Following on from last weeks article on Valentines traditions, this week I want to talk about the tradition of sending Valentine cards (yours should be in the post by now or it will be too late to let your loved one know they’ve a secret admirer.)
Valentine gifts could be quite expensive so it wasn’t long before thankfully, the Valentine card eventually replaced such expensive gifts.
The Valentine card, like the Christmas card first appeared as a decorated letter and was well known in the 18th Century.
The card, as we know it, is very much a product of the 19th century.
These later cards are well worth collecting.
Made from paper, outlines were printed, but were hand coloured.
They were so popular that finer paper was soon used and ribbon, lace and flowers were included to make beautifully decorative cards.
Designs were often elaborate with opening doors or pull ribbons and pop up decorations.
The Victorian heyday of the Valentine card industry was between 1840 and 1860, but even in the 1880’s an amazing 1.5 million cards were being posted.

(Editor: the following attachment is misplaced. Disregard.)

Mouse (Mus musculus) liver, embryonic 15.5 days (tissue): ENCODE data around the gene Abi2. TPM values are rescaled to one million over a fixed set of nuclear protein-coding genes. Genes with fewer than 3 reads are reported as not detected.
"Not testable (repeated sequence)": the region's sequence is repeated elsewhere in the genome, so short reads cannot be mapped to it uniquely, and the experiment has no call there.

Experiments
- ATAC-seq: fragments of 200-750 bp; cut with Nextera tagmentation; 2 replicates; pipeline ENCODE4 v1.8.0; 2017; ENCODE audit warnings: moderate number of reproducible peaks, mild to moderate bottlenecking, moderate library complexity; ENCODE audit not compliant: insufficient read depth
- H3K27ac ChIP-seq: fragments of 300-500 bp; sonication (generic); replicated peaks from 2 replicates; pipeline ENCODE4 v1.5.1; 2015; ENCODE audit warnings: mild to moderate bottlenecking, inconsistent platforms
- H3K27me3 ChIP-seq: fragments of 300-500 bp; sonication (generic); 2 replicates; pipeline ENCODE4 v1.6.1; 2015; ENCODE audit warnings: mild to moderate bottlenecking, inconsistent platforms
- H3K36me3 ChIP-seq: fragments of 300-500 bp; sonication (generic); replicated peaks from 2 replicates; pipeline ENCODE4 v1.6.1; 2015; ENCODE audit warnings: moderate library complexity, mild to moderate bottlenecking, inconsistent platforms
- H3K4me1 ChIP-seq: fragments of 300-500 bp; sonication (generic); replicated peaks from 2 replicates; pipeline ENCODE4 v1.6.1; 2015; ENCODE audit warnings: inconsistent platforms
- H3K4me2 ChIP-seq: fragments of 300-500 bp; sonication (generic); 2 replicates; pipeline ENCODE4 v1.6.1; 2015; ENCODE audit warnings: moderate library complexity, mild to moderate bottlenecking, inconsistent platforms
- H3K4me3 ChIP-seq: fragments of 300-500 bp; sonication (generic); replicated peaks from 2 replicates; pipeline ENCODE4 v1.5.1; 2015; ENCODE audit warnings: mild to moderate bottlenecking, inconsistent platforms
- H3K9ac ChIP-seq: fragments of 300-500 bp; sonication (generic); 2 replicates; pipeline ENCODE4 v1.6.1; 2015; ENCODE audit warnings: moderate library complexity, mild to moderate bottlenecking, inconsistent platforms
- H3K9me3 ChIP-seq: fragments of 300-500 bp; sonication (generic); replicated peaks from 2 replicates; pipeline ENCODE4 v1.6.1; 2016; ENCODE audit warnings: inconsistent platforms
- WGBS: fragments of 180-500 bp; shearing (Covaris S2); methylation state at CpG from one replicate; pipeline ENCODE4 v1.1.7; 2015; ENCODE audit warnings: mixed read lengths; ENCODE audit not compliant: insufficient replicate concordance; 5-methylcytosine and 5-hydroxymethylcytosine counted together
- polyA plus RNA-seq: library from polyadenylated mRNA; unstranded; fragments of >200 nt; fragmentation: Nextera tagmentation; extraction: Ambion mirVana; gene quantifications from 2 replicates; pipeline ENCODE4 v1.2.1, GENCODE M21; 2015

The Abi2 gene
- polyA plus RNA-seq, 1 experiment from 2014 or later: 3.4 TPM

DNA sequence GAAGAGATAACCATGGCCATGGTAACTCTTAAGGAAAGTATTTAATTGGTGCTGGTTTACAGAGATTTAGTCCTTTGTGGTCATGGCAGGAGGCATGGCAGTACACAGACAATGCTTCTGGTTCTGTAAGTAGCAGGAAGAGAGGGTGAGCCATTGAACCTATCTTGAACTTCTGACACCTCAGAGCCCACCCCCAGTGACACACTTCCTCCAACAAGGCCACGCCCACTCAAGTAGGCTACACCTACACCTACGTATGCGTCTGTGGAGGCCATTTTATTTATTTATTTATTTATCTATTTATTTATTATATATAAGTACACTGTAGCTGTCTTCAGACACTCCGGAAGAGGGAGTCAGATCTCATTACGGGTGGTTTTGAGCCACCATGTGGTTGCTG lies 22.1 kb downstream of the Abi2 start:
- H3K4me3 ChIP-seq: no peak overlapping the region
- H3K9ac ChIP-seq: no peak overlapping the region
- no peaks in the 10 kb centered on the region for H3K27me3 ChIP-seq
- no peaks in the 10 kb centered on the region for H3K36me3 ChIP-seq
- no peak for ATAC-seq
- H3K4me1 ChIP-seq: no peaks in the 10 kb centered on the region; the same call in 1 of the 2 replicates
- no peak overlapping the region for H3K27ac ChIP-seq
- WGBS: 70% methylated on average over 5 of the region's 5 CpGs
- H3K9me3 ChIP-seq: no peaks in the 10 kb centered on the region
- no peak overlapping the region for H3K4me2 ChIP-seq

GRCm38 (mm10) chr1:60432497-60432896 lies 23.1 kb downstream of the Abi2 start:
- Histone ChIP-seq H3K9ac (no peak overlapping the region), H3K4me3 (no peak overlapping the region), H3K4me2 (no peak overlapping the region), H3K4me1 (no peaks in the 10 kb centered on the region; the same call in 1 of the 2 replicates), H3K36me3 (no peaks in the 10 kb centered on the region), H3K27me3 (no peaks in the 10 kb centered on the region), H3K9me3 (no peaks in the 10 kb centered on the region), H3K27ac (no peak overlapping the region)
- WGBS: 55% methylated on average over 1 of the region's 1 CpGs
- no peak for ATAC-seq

The prettiest Valentine cards were those of the Victorians and many were kept and have been protected within family scrapbooks.
For the collector, this is a rewarding area and one which is not at all expensive.
The majority of Victorian valentine cards will cost under £10.
The more intricate the design and the better the card’s condition, the more it will be worth.
The manufacturers name also has a bearing on cost because some makers are better known and more collectible than others: Marcus Ward and Co and Thomas Stevens are two such big names in the Victorian love industry.
I know my lovely wife Gloria always enjoys receiving a card but I’m afraid this year it’s going to be a modern one as we have had no Victorian ones into the centre for quite some time.
So, if you do come across one, perhaps in your loft or between the pages of a scrap book, hang on to it and treasure it, as these sentimental tokens are getting rarer and rarer.